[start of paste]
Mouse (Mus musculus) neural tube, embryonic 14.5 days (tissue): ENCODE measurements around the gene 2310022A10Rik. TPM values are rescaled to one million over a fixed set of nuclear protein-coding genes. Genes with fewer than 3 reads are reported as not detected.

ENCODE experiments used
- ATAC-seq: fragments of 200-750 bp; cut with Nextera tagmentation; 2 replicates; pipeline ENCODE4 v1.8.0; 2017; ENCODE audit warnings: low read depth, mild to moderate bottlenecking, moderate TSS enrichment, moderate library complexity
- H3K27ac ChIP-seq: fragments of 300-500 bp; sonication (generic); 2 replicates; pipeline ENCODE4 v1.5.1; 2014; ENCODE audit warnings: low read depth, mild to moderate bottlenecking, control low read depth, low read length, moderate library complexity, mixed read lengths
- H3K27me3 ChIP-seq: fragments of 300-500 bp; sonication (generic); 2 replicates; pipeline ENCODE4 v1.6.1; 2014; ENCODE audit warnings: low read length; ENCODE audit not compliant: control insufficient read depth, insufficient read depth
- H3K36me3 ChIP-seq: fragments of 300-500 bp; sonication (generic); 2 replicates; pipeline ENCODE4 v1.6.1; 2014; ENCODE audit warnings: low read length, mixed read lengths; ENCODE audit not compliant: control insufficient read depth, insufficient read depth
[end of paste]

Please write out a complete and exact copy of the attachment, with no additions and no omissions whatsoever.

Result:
Mouse (Mus musculus) neural tube, embryonic 14.5 days (tissue): ENCODE measurements around the gene 2310022A10Rik. TPM values are rescaled to one million over a fixed set of nuclear protein-coding genes. Genes with fewer than 3 reads are reported as not detected.

ENCODE experiments used
- ATAC-seq: fragments of 200-750 bp; cut with Nextera tagmentation; 2 replicates; pipeline ENCODE4 v1.8.0; 2017; ENCODE audit warnings: low read depth, mild to moderate bottlenecking, moderate TSS enrichment, moderate library complexity
- H3K27ac ChIP-seq: fragments of 300-500 bp; sonication (generic); 2 replicates; pipeline ENCODE4 v1.5.1; 2014; ENCODE audit warnings: low read depth, mild to moderate bottlenecking, control low read depth, low read length, moderate library complexity, mixed read lengths
- H3K27me3 ChIP-seq: fragments of 300-500 bp; sonication (generic); 2 replicates; pipeline ENCODE4 v1.6.1; 2014; ENCODE audit warnings: low read length; ENCODE audit not compliant: control insufficient read depth, insufficient read depth
- H3K36me3 ChIP-seq: fragments of 300-500 bp; sonication (generic); 2 replicates; pipeline ENCODE4 v1.6.1; 2014; ENCODE audit warnings: low read length, mixed read lengths; ENCODE audit not compliant: control insufficient read depth, insufficient read depth